When I say Keith Ellison is no anti-Semite, I’m not just speaking as someone who leans left in my politics and likes a lot of his policy positions. I actually know the guy. I’m DFL chair of a state senate district within his congressional district and I’ve been working with him since he first ran for congress in 2006. He’s not an anti-Semite, nor is he anti-Israel. I’m not going to rehash his whole record and the debunking of the allegations being made. Vox has done that admirably. I’m looking to add the voice of someone who knows him.
American politicians are expected to show their pro-Israel bonafides by being one-sided. They’re not allowed to admit that both sides have legitimate points and painfully real security concerns. Keith has visited both Israel and Palestine, and I’ve heard him speak sympathetically of the plight of both sides. I distinctly recall, during one of the spasms of violence in the occupied territories, he explained how awful the Hamas rocket attacks were for Israeli civilians under constant threat of attacks, frequently forcing them to take shelter in case the rockets landed on them. This was in private, not just an attempt to say the right thing to a certain audience. No doubt the wingnuts trying now to swiftboat him would have jumped all over the sympathy he expressed for Palestinian civilians having their lives controlled in destructive, and sometimes even in petty ways, by the Israeli occupation, like restrictions on consumer goods intended merely to make life uncomfortable, not to improve security — because in America we can’t acknowledge there are two sides with valid points and their own suffering.
Even if Keith does think, as detractors claim, that US Middle East policy is driven just by Israel, he would be right. It’s a big region with many countries and many people, and we do act like everything is about Israel. Even combined with Palestine, this is a small part of the Middle East. Nice as it would be to at last settle the Israeli-Palestinian conflict in a way both sides can live with, that wouldn’t stop the civil war in Syria. That’s the biggest war now raging. Literally most people being killed in war in recent years were killed in Syria. Think Syria might be a bit more important than Israel right now? Afghanistan is the conflict where Americans still occasionally get killed. Saudi Arabia and Iran have a cold war. Iraq is still unstable and trying to retake the last ISIS territory. I could keep going but I hope the point is clear — Israel just isn’t the most important place in the Middle East right now, and letting it drive US policy is nonsensical.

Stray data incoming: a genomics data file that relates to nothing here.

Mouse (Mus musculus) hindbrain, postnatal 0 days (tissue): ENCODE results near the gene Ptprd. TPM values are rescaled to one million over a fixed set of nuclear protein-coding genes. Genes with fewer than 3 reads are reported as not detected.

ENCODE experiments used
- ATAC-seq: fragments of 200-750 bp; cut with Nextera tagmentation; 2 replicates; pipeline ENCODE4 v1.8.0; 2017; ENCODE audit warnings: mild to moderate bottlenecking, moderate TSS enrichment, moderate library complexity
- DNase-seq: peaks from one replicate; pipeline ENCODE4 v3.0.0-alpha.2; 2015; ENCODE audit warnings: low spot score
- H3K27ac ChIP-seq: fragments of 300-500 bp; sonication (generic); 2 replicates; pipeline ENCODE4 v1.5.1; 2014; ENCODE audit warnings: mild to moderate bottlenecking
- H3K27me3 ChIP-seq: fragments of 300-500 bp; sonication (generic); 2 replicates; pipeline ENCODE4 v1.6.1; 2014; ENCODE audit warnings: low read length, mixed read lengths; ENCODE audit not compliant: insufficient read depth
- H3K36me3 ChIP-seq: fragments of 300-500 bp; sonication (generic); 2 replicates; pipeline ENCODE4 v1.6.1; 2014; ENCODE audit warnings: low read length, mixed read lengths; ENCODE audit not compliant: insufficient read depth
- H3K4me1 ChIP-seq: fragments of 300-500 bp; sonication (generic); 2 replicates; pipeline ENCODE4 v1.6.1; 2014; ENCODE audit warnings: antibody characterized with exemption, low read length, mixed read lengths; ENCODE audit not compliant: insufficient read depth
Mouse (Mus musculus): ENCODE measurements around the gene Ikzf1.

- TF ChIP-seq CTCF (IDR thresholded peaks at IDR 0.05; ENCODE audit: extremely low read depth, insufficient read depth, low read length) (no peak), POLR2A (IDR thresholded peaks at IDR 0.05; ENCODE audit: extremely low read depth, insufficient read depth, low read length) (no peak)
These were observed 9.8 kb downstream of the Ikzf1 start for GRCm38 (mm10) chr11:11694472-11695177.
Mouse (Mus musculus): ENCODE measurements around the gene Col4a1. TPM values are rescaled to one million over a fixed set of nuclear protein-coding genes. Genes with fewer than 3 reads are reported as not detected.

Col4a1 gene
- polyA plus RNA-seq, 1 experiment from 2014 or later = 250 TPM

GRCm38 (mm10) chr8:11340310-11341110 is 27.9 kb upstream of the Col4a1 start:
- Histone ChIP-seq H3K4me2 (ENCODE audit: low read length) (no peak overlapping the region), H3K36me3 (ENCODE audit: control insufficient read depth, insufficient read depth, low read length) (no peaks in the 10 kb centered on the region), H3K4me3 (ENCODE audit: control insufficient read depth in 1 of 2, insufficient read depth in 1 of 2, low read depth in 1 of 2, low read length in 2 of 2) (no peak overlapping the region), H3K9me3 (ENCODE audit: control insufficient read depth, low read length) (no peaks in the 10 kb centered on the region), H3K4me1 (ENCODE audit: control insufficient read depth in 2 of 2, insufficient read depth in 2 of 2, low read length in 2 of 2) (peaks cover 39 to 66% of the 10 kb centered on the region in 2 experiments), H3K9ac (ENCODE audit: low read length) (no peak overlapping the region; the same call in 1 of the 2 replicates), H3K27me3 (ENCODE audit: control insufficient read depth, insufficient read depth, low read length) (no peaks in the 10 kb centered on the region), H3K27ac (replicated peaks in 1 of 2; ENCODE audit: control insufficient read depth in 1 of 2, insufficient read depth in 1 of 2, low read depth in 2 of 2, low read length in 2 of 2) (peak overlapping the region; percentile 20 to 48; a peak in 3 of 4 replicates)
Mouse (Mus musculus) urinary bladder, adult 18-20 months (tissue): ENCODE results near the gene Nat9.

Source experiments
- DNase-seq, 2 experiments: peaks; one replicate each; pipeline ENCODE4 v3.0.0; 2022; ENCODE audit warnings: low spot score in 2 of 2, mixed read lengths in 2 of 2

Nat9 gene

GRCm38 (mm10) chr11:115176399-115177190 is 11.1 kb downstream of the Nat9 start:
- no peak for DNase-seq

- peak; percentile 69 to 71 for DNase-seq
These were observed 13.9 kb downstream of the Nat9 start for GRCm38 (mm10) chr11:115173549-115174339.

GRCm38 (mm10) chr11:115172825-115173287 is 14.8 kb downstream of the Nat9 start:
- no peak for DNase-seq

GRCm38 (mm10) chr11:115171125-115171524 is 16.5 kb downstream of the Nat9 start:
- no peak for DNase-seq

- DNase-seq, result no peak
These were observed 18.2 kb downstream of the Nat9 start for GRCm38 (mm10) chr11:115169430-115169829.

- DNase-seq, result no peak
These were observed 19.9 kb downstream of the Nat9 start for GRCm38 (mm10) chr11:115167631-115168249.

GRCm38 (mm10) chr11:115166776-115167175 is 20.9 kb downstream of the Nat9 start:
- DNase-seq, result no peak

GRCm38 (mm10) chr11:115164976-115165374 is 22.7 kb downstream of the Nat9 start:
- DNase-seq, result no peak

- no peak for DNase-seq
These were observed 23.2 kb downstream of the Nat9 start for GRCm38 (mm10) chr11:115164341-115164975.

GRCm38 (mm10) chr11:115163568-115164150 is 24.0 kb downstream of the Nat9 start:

Of course, now that the loser of the 2016 election gets to be president and put real anti-Semites in charge, supporters of Israel have a real problem they need to think about, certainly more real than something Keith Ellison said a quarter century ago.
Though I’ll admit being torn about Keith’s DNC candidacy, because if he wins, I lose my congressman. Keith has worked hard to build the Democratic ground game in this district, and he gets a lot of the credit for voter turnout in this district increasing from worst in the state to near the top, which with Minnesota’s turnout is a high standard. The increase in turnout in MN-05 gets the lion’s share of credit for Minnesota’s Democrats winning every statewide race starting in 2006 with the exception of the MNGOP incumbent governor hanging on in 2006 — barely; winning by 1% when a liberal third party candidate took 5%. I just made the case for him becoming DNC chair of course. If he moves on to the DNC, I can hope his successor will continue to focus on driving up turnout despite being completely safe in general elections, but I can also fear the next congressman won’t. I fear for what happens to the DFL grip on statewide races without keeping turnout in this district high.
Then again, looking at the states Hillary lost in 2016, for all that we worry about the reddening of rural America, maybe we could have been saved by higher turnout in some big cities. We can’t in Congress and state legislatures with more voters in deep blue areas, but we might be forgoing statewide wins — including president — by failing to maximize turnout in safe districts. Given how Keith has emphasized turnout in his district despite getting no personal benefit, I would like for him to take the message to other safe Democrats. He’s been trying to do that as a colleague of blue district congressmen, but it would help to have a national chair pushing that too.
So as a friend, a constituent, and a local DFL chair within his district, I endorse his candidacy for DNC chair and denounce the efforts to portray him as anti-Semitic.